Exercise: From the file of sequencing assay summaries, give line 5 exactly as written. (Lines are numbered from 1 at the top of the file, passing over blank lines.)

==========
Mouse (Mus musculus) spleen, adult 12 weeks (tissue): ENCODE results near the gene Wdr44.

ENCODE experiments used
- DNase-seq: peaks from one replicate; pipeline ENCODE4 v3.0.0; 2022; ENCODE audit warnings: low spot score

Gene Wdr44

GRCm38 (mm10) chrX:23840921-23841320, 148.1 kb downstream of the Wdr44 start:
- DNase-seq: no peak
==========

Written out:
GRCm38 (mm10) chrX:23840921-23841320, 148.1 kb downstream of the Wdr44 start: